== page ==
Nadia begins to rediscover her Russian roots through her new love affair. During the affair she gets pregnant and her lover leaves her to go to Russia. Nadia herself wishes to go to Russia. When the Sovfilm Archive in Russia offers her a chance to view extremely rare footage she has been needing for her documentary, she has the excuse she needs and leaves her Argentine life behind to fly to Moscow. By chance she runs into her former lover and discovers that he already has a family with two teenagers. She quits her film and goes back to her ancestral home to find peasants dancing, just as they did hundreds of years ago, and her soul finally at peace in this village that exists in frozen time.

Lucas has his picture taken with President Obama who is touring Argentina. Even though he is now more capable of finishing it than ever, and has all the resources, he begins to forget about it entirely, seeing it as absurd. At the height of his success as a franchise manager, angry protesters recognize him from his picture with Obama and give him an internationally renowned beatdown, which hospitalizes him in critical condition. By the time he heals, he returns to work and finds himself replaced by a different manager. Only then does he return to finishing his film.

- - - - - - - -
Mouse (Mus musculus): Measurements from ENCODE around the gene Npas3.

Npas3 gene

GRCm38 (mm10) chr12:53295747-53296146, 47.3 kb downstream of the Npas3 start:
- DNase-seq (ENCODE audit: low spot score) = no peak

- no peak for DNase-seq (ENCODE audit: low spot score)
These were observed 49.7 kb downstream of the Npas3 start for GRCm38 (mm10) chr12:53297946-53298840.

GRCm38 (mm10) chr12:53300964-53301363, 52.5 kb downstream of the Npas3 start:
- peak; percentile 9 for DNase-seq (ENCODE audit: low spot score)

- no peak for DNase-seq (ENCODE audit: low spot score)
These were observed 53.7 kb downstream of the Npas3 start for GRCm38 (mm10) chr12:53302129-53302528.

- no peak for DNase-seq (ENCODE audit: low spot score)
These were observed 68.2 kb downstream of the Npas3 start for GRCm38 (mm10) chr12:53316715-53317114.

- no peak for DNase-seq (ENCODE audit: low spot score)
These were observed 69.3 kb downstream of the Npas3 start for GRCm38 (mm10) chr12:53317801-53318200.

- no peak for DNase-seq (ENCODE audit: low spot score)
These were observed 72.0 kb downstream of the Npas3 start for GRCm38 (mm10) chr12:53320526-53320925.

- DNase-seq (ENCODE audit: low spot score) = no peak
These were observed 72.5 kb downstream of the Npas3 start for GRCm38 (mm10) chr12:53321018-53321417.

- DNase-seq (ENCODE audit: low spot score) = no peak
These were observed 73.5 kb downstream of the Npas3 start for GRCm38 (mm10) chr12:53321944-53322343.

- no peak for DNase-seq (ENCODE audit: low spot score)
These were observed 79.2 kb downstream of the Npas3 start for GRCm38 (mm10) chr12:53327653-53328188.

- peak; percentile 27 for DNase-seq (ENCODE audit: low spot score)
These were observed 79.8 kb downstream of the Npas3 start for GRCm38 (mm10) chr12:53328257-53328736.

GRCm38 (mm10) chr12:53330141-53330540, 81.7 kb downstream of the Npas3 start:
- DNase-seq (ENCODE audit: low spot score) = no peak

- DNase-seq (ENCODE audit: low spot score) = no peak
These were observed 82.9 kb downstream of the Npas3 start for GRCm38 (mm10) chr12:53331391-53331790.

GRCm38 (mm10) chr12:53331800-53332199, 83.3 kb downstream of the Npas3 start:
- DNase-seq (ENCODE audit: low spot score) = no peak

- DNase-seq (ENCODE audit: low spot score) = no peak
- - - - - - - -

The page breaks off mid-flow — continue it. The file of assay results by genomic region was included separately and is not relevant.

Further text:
On one level the play is fundamentally about cinema, and how cinema affects and sometimes replaces reality. This is a familiar enough postmodernist trope. In Jean Baudrillard’s “The Precession of Simulacra” he discusses a second order of simulacra, where distinctions between images and what they represent begin to break down because of mass production and the proliferation of copies. The most prolific of the copying devices in that order is the camera, and the danger of the camera is that it leads a society to the third order of simulacra where there is no distinction whatsoever between images and what they represent. In my America most people’s knowledge of foreign cultures, foreign countries, and foreign people comes from images of them, rather than direct experience. Director Mariano Pensotti knows this and questions it in his own country. In his own introduction to the piece, he quotes the late Argentine filmmaker Leonardo Favio’s statement that “We are what movies told us we should be.”